We like Dr Alice Roberts in my house. Or rather, I like Alice Roberts in my house. My wife, I suspect is a little more ambivalent seeing her as yet another addition to the already overlong list of top television totty pin-ups that I adolescently maintain in my mind to mull over on a rainy day.
But you see, Alice Roberts isn’t just eye candy. She’s intelligent and astute and has a soft gentle voice that was just made for television voiceovers. And she’s a doctor. And a scientist. And she sometimes dyes her hair red and she once showed an X ray (or something) of her clitoris on TV. Yeah, yeah, I know what you’re thinking: that’s going the extra mile in the name of science, but for me it was a very direct and very personal come-on – there it is, Steve; I’ve shown you where to find it!
So it was with interest that I noted she’d made a documentary for BBC4 on the subject of Wild Swimming. My mind blazed with images of Dr Alice, face and body painted like a tiger, cavorting in a swimming pool alongside other suitably painted animalized ladies... possibly the top ten from my list of top television totty pin-ups... but as I read the Radio Times review I realized it wasn’t going to be like that at all. It was in fact a documentary about swimming, free and unfettered, in the UK’s rivers and waterways. A televisual homage to Roger Deakin who extolled the virtues of wild swimming in his famous book, Waterlog.
And I have to say it was lovely. Although I am not a great swimmer, I can really see the attraction of wild swimming. You are immersed in the natural environment, part of it rather than just a casual observer, you are seeing the natural life of the river and the riverbank the way the wildlife sees it.
At first Alice did her swims in a wetsuit; her rubber enveloped limbs cutting smoothly through the peaty water, but she soon proclaimed that she was missing out on the full sensory experience. She wanted to feel the water upon her skin, moving across her flesh, tingling her all over... my Bunsen burner suddenly pulsed with an intense flame so blue it cracked my petri dish clean in half.
Could she mean...? Did she mean...? I hardly dare whisper the words skinny dipping... for, ahem, I was taking no vicarious titillation from the intimation only wandering how far Dr Alice could push the envelope of respectability whilst honouring the ethos of wild swimming and being at one with nature. After all, I am not the kind of man who watches TV programmes just to get off on occasional glimpses of flesh and suggestive movement, no; I wish to be edified and educated. My higher ambitions illuminated and excited.
As it was, Dr Alice merely meant losing the thermal protection of her wetsuit and swimming in nowt but a one piece bather. Would she be able to take the cold though? The average river temperature in the UK for the time of year she was filming was something like 15 degrees C. Now that’s damned cold. Would there be pokie action? Some of the more uncouth of you were probably thinking. But not I. No. I was pleased they showed how cold Alice was with nothing more than a nice thermal imaging camera borrowed from a passing thermal imaging camera salesman. Look how blue she’s gone. Oh heavens. That water is cold, isn’t it? I do hope they get her warmed up again soon. Nothing to titillate here, folks. All good science.
But as it was, all was not lost on the skinny dipping (purely for scientific research and artistic integrity) issue, for to honour the memory of Roger Deakin Dr Alice decided to conclude the documentary with... gasp... a real totally naked and unrobed skinny dip in an unnamed pool in the Lake District that has by now, I suspect, been religiously sanctified and dedicated to the memory of this great boobs-out event. (Latest news reports state that votive offerings have been left at rocks near to this sacred tarn and candles lit in the trees to better aid the sight-lines of passing binocular users).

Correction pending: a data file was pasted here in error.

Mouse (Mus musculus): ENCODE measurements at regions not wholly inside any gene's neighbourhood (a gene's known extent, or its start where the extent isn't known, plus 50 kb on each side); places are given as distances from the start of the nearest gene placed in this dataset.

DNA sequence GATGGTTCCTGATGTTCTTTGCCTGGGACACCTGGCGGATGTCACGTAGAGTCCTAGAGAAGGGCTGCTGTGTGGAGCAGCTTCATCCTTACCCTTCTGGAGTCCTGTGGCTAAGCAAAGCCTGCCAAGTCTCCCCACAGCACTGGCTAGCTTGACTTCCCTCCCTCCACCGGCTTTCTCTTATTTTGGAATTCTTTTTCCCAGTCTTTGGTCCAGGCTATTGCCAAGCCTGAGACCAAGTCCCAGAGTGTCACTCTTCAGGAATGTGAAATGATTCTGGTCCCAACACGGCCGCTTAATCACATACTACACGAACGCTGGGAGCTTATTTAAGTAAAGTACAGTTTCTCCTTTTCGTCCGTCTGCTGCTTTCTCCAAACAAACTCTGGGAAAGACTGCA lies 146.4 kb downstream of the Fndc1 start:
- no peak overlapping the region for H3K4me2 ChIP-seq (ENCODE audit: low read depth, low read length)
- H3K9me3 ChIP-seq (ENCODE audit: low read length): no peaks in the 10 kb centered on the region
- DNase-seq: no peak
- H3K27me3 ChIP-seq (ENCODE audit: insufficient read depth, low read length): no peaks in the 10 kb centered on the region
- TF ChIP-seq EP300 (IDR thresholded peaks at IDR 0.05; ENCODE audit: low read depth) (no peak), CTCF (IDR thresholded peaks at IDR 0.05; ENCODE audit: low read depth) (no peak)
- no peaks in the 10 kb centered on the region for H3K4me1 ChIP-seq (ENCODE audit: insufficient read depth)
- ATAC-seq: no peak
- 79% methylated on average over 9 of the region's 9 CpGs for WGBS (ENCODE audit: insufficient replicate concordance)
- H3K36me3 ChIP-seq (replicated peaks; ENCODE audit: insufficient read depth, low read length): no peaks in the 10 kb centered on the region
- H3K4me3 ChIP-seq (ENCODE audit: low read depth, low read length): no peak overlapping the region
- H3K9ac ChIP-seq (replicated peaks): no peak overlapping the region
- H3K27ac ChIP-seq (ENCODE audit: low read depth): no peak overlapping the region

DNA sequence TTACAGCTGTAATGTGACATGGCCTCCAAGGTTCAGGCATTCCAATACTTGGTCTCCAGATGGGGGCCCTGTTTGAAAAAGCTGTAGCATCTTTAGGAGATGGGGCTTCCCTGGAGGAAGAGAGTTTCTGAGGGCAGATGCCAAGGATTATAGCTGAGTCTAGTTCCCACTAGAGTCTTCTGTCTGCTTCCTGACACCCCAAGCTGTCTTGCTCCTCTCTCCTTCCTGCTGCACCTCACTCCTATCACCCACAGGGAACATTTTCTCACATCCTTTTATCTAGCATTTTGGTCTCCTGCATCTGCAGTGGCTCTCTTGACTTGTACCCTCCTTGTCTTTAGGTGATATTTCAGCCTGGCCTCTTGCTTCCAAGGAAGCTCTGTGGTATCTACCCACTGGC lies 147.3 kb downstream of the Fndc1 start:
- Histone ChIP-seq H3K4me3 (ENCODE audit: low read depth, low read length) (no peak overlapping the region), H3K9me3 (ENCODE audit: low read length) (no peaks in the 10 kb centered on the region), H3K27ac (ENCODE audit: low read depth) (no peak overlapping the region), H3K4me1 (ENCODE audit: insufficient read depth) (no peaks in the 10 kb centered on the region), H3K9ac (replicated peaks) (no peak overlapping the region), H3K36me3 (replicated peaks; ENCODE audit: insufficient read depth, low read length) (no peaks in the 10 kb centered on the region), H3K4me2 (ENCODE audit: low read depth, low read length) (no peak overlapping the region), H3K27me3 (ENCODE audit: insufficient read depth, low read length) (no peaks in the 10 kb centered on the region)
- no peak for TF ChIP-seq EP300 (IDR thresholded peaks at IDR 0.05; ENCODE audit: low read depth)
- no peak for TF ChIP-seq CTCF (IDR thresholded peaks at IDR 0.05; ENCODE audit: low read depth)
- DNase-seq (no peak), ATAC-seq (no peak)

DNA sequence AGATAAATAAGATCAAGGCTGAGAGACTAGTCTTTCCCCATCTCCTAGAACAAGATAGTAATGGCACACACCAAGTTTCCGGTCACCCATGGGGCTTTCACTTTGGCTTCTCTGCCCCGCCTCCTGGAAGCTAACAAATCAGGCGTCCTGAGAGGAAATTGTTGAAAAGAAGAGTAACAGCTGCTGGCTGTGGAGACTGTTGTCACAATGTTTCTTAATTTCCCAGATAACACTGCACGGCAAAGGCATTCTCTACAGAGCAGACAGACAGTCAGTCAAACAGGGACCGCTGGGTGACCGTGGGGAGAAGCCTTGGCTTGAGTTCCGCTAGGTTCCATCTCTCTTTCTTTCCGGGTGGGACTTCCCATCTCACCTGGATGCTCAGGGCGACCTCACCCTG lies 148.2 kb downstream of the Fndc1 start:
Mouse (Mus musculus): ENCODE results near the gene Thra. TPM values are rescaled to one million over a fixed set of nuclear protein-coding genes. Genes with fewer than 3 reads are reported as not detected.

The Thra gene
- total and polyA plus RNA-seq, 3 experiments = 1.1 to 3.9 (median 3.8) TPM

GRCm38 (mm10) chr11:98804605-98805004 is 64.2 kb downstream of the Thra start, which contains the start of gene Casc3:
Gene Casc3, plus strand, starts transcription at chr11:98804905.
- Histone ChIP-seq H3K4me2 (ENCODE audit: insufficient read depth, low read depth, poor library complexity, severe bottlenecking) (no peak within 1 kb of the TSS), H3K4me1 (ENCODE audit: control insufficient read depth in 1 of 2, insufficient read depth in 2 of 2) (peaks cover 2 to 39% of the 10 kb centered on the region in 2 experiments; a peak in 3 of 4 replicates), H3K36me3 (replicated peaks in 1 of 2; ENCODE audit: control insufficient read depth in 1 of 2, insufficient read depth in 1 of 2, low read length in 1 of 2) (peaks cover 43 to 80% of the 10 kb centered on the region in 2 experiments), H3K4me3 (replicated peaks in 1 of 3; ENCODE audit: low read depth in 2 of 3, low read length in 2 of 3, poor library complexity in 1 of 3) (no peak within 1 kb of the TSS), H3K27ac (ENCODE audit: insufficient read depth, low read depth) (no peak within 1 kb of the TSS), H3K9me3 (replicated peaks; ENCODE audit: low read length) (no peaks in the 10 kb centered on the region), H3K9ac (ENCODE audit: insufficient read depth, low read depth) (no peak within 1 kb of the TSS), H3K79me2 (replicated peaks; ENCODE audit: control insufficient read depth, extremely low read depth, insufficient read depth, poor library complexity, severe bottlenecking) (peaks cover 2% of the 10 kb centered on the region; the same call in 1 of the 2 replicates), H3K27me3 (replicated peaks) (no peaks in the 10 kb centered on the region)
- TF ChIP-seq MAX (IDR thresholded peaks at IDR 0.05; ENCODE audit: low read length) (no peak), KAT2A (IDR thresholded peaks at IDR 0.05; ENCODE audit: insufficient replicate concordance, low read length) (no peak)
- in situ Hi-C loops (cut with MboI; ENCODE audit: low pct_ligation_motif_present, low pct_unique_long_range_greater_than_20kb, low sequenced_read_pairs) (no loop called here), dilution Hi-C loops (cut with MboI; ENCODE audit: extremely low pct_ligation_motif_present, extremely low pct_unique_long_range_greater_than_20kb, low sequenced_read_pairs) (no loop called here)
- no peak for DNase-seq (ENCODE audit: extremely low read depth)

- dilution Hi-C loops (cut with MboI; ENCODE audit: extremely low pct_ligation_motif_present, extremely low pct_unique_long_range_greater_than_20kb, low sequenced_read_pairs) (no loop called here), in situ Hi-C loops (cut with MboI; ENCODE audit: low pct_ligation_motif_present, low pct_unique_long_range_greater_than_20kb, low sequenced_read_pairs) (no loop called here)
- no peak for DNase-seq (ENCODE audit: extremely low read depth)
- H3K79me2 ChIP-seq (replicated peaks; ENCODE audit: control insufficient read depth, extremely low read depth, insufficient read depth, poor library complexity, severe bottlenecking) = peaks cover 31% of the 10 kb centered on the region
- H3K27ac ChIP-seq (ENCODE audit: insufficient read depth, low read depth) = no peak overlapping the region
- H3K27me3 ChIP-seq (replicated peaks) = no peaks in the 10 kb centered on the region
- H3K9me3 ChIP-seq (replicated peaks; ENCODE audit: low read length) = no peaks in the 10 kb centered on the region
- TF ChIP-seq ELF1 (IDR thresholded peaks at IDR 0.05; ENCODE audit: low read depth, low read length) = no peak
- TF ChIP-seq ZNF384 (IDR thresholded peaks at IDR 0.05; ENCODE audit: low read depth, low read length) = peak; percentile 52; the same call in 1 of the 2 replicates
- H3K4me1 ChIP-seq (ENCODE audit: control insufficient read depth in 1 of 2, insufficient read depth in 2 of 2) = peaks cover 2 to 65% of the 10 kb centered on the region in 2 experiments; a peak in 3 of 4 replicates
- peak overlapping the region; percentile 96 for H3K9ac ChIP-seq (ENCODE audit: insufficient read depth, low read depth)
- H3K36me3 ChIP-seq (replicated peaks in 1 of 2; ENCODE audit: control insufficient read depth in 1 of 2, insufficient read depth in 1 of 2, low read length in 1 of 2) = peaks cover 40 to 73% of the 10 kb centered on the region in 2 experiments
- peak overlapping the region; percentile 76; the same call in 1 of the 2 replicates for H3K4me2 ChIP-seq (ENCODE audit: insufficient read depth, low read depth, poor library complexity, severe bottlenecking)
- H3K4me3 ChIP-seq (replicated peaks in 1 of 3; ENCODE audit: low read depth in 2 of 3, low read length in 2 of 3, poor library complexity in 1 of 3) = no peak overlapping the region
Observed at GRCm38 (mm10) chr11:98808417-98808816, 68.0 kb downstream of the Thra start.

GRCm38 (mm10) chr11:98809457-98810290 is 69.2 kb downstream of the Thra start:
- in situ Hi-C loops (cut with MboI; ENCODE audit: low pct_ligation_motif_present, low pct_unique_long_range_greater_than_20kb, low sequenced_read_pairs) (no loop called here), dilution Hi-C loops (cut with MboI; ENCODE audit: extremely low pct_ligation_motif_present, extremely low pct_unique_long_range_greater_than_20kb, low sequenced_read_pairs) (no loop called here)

And so, as the denouement of this fabulous documentary neared, Dr Alice, proud and curvy in her geeky boffinness, threw off her white fluffy bathrobe with an almost Old Testament defiance, and plunged full length and body long into the cold clear waters of Wordworth’s birthplace. Back and forth she surged, scarcely causing the surface water to ripple or break, a veritable nymph of the pool awaiting the pen of Tennyson to immortalize her forever... while some inept camera man floundered around behind her doing the doggy paddle and only managed to snatch occasional shots of her legs from the mid-thigh down and her arms barely up to her shoulder tops, I mean, really! What kind of shoddy camera work is this? Is this what I pay my TV license for, BBC? She was skinny dipping, for God’s sake. Bloody skinny dipping! Naked in that there pool and you had a ruddy great professional film crew to capture it. Where were they? Did they shove a couple of apprentices behind the cameras or something? Were the real film crew down the pub playing Sudoku or sinking jars of Riggwelter? Sod respectability and the higher cause of science! I feel really let down.
Damn you, BBC!
P.S. In protest at the BBC’s ineptitude I may have to start a new series on this here blog called Steve’s TV Totty Of The Week. This will be a new feature and will probably not be weekly at all but merely dragged out when I have little or nothing else to waffle on about and will feature – you’ve guessed it – my TV Totty Of The Week. Well done, Dr Alice: you have the honour of being the first in a very long and very shallow line of totally self indulgent, sexually gratifying blog posts about TV totty. A round of applause for this week’s winner, please.